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Overfeeding Baby: It Begins in the High Chair

Overfeeding baby: It Begins in the High ChairThis article was updated in December 2018.

Over-Feeding Baby

Jan’s baby was getting pudgy. Pudgier than normal.

People were starting to comment when she was at the grocery store, and her extended family was starting to be concerned.

One family member stated that her baby was “too fat.”

Are Fat Babies Healthy?

Fat babies are a good thing–right? A sign of vibrant health, as well as attentive and successful parenting. 

In some cultures, fat babies are a sign of health and prosperity. But, overfeeding babies can be a slippery slope, leading to future health problems. 

Up to 8% of the population of children under the age of two have been identified as having an unhealthy weight, according to the Center for Disease Control (CDC).

While I don’t think we should panic, or even focus too much on an infant’s weight, when this happens, it’s a sign that poor feeding practices may be the culprit.

Should we do anything about it? Place babies on a diet (heck, NO)? Let them grow out of it?

Or, front-load with more nutrition education and awareness?

A recent study in The Journal of Pediatrics looked at a sample of infants aged 6 months and identified a 16% rate of obesity among them.  Babies who were heavy at 6 months were still likely to be heavy at 24 months. 

This is how our problem of childhood obesity may get its start…in the highchair. 

Overfeeding Baby: It Begins in the High Chair

What causes infant obesity? 

Although it is complicated and not fully understood, the following are potential parenting behaviors that may encourage a path toward overfeeding baby and an unhealthy weight in infants:

Inappropriate feeding practices: 

The methods and practices in which we feed babies may contribute to infant obesity, such as: adding cereal to the baby bottle to encourage a baby to sleep through the night; improper mixing of formula which may result in a concentrated calorie source; forcing an infant to “finish the bottle”; and feeding a baby “all day long” are just some of the red flags that a baby may be fed inappropriately.

Mis-interpreting infant cues: 

Babies let their parents know when they are full. They turn their heads away, fall asleep, or pull off the breast or bottle.  Likewise, they let their hunger be heard…by crying! 

Confusing these signals, or worse, ignoring them, can result in overfeeding.  Paying attention and accurately reading infant cues will help parents feed their baby enough, but not too much.

Confusing infant cues with hunger: 

A crying baby doesn’t always mean a hungry baby.  Parents may be confused by their baby’s signals, misreading boredom, a wet diaper, or tiredness, and believing it means their baby is hungry.  

Interpreting crying or discomfort as a sign of hunger can lead to overfeeding your baby.

Starting solids too early: 

Many new parents feel the pressure from outside influences to introduce solids early.  Or perhaps they are under-informed about how and when to begin solid food

The timing for solid food introduction to infants is generally between 4 and 6 months.  Following a guideline for starting solids can help parents stay on track with their baby’s nutritional needs and developmental progression. 

Starting too early can pose the risk of overfeeding, and overfeeding can lead to weight problems.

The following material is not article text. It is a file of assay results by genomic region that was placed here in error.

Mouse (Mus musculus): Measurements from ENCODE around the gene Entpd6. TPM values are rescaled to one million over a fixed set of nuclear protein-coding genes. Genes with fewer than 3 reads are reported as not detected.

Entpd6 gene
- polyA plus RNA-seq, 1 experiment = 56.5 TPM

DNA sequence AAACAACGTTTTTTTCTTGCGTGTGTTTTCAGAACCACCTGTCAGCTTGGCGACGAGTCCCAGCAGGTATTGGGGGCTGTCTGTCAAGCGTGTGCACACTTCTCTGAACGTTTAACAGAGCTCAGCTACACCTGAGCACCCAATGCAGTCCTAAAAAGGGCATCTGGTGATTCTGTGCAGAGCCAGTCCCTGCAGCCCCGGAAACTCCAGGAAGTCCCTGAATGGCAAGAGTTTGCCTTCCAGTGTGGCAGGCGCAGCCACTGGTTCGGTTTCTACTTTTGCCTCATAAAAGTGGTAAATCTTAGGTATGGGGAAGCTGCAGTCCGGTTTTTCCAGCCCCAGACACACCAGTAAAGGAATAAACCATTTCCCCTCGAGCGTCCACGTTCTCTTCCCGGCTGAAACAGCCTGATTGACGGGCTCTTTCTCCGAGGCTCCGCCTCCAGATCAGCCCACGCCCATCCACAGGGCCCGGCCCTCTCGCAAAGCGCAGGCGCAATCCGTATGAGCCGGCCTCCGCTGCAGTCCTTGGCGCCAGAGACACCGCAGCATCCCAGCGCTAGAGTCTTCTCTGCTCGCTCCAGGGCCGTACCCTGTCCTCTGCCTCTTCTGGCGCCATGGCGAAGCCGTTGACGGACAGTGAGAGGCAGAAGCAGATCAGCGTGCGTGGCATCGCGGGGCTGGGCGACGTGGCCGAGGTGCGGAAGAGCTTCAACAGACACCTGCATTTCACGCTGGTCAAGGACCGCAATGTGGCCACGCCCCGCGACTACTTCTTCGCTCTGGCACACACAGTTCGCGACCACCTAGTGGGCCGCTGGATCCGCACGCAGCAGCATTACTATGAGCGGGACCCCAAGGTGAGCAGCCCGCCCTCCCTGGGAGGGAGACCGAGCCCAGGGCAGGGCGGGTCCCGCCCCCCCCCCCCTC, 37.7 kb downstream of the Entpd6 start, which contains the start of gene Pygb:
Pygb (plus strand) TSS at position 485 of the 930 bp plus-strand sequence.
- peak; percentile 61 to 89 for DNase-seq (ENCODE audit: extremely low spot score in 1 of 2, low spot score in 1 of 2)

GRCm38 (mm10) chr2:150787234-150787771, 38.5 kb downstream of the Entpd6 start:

Lack of nutrition knowledge: 

Many parents lack the information and confidence to feed their baby, and may not have the resources to seek out this information. 

This lack of knowledge may lead to the presentation of unhealthy foods, an inadequate balance of the important food groups in the diet, and feeding practices that encourage excess weight gain.

Feeding your baby, and doing it well, sets the foundation for the overall health of your baby.

In order to prevent unhealthy weight in older children, parents need to pay attention to food selection, timing, and the attitudes and actions they use in the high chair.

Do you have questions about feeding your baby and getting started on the right foot?

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  1. I would like to express my appreciation for your post. That’s really great to know that there are such people like you who do their job very well and with such enthusiasm.

  2. Hi Jill.
    Thanks for this post. I’m a little on the fence about this–especially from a personal experience. My son was born at 6lbs, then by 6 months he was 95th percentile, and now at 1.5 years, he’s about 80 percentile. I do think they grow out of it after they start walking, but also at this age, they start asking for snacks and “having a personality” and this time is crucial for parents to set some limits, including food.

    I also think that parents-including myself can immediately associate crying with hungry, which is not true. It takes less effort to give your child a bottle or snack so they would be quite and you can get your work, chores, etc, done, rather than stopping everything to figure out what’s wrong with them. But, that’s our role as parent. To listen, not always just feed.

    1. I agree, Nour, that most infants have the very cute and necessary baby fat during the first year of life. And yes, many infants outgrow this tendency once they become mobile. However, the feeding practices that begin in the high chair, from the type of foods offered to pacifying a child with food, are fundmental feeding tendencies that can stick as the child ages–potentially becoming contributing factors to childhood obesity. And remember, we don’t observe BMI in children under the age of 2 years–we look at growth charts that represent weight for height–and weight for height exceeding the 95%ile indicates overweight/obesity. We also do not put babies on diets–we correct the inappropriate feeding practices. Thanks for your comment!